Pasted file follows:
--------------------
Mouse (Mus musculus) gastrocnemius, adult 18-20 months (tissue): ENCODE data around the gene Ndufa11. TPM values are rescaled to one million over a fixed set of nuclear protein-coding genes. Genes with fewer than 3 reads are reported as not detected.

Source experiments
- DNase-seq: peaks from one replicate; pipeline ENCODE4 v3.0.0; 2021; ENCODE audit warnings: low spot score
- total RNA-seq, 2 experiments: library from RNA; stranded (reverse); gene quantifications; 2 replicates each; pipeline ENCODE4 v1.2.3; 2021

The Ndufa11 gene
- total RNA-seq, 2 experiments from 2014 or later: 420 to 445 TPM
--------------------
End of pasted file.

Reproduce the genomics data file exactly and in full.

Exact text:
Mouse (Mus musculus) gastrocnemius, adult 18-20 months (tissue): ENCODE data around the gene Ndufa11. TPM values are rescaled to one million over a fixed set of nuclear protein-coding genes. Genes with fewer than 3 reads are reported as not detected.

Source experiments
- DNase-seq: peaks from one replicate; pipeline ENCODE4 v3.0.0; 2021; ENCODE audit warnings: low spot score
- total RNA-seq, 2 experiments: library from RNA; stranded (reverse); gene quantifications; 2 replicates each; pipeline ENCODE4 v1.2.3; 2021

The Ndufa11 gene
- total RNA-seq, 2 experiments from 2014 or later: 420 to 445 TPM